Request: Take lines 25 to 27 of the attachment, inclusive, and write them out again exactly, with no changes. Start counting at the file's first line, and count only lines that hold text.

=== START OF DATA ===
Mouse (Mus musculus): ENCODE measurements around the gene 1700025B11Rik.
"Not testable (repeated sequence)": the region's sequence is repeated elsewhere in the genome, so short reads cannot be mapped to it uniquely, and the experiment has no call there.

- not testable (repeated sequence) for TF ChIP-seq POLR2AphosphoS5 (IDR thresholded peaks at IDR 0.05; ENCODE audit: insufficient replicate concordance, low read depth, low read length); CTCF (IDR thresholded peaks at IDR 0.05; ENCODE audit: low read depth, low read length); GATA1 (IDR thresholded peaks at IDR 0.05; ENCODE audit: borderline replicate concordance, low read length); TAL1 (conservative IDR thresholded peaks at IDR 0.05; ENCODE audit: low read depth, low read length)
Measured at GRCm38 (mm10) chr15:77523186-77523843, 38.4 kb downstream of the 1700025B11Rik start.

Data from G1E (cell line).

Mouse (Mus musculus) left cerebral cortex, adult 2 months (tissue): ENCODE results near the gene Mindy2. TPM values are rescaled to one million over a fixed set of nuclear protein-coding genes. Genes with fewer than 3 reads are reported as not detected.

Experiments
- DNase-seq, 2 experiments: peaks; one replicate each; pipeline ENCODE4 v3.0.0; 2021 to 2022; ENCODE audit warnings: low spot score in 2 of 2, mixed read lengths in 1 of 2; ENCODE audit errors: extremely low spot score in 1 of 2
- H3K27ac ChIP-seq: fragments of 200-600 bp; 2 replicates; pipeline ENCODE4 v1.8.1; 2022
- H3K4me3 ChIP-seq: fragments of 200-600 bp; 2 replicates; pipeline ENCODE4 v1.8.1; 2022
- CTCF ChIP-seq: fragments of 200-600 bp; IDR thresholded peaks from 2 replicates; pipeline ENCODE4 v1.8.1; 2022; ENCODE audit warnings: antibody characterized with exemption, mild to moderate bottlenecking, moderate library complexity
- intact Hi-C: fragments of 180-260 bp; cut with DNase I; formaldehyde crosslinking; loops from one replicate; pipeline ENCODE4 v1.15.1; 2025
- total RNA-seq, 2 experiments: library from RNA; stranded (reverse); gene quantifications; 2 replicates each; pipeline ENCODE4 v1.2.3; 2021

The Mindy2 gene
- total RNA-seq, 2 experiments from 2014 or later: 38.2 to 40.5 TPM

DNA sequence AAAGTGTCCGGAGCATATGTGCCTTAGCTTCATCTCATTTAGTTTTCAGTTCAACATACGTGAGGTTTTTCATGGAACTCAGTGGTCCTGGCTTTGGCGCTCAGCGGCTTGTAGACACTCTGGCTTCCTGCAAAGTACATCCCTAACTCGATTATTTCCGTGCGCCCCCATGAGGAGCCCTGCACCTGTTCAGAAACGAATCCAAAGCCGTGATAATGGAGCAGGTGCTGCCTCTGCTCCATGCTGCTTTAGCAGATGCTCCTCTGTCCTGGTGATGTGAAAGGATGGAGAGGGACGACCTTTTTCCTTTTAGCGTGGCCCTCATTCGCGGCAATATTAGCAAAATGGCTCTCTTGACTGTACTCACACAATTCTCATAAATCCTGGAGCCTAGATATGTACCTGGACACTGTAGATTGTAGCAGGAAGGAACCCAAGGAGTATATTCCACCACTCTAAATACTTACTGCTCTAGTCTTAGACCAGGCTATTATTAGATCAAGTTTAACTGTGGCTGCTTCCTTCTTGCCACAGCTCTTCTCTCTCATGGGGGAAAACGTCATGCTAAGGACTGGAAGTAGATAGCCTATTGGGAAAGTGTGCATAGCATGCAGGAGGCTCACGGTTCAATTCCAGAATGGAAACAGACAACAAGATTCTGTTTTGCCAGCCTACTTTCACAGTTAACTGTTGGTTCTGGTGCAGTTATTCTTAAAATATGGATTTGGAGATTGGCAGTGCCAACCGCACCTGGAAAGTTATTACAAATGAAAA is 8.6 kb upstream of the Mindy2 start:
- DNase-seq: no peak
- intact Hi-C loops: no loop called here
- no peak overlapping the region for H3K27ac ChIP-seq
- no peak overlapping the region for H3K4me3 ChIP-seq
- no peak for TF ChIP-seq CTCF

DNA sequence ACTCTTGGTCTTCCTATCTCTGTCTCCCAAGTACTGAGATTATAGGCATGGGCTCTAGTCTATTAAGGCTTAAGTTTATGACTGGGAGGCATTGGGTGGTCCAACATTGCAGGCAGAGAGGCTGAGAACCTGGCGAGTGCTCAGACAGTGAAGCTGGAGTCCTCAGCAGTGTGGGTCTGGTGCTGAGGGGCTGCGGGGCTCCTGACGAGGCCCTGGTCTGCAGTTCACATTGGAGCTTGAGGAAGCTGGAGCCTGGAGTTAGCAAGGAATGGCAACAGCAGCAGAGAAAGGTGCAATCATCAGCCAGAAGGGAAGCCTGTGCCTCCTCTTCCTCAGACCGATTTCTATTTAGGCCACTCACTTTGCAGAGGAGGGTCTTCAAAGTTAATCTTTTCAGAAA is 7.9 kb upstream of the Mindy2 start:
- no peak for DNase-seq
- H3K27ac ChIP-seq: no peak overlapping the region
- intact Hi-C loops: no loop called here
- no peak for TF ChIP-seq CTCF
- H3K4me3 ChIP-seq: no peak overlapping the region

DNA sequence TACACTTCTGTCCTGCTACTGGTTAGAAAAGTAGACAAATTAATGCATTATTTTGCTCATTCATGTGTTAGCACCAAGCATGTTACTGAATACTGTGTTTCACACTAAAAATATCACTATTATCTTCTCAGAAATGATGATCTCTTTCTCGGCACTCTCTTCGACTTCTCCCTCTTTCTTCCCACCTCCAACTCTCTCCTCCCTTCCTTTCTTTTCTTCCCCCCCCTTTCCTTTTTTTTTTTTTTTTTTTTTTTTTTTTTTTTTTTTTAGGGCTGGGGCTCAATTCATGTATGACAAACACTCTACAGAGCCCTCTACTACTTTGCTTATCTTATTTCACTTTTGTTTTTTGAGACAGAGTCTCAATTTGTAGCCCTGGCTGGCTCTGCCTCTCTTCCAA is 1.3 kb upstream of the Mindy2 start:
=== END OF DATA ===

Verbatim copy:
- intact Hi-C loops: no loop called here
- no peak for TF ChIP-seq CTCF
- H3K4me3 ChIP-seq: no peak overlapping the region